Miller promises tough greenhouse gas proposals
Mayor David Miller promises to reduce the city's greenhouse gas emissions by 30 per cent by 2020 and slash the harmful emissions by 80 per cent by 2050.
The pledge is part of a comprehensive and aggressive new plan to combat climate change and make Toronto the greenest city in North America, Miller says.
The framework, unveiled on Friday, includes increasing green energy usage, encouraging retrofitting of city homes and businesses to make them more energy efficient, a push for more bike lanes and the planting of millions of trees.
Miller also said the city will cut greenhouse gas emissions by six per cent by 2012.
"Cleaning up the air is the issue of our time, maybe of all time," the mayor said. "The city cannot win the war on climate change on its own, but we're prepared to lead the way."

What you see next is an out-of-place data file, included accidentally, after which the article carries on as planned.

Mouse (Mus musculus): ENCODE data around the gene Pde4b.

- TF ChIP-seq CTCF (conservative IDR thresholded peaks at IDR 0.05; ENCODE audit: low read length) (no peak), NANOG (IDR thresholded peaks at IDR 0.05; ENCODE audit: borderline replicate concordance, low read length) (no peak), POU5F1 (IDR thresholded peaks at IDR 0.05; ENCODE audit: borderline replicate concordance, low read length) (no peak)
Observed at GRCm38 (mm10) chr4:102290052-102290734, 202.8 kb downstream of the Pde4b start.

The city will consider mandatory rules for new buildings to meet tougher energy-efficiency standards.
The proposals in the report titled "Change is in the Air" are based on European Union measures to cut emissions, including carbon dioxide from vehicles.
Other changes include:
- Doubling the existing tree canopy to 34 per cent;
- Converting all diesel-powered vehicles in city-operated fleet to bio-diesel by 2015; and
- Looking at ways to substitute imported goods and food with locally produced ones.
Environmentalist Franz Hartmann, of the Toronto Environmental Alliance, lauded the agenda.
"It happens very rarely that I can walk home from work with a smile on my face. I can do that today because the right thing has happened."
TEA gave city council and Miller a C- grade last fall for their efforts at combating smog. Hartmann says the city is now headed down the right path.
"It tells me that the city is absolutely serious about cleaning the air and cutting greenhouse gas emissions," he said.
The report will go before council's executive committee on Monday for approval.
Public discussions will be held over the next few months, and the plan will go back to the executive by July.
With a report from CTV's Desmond Brown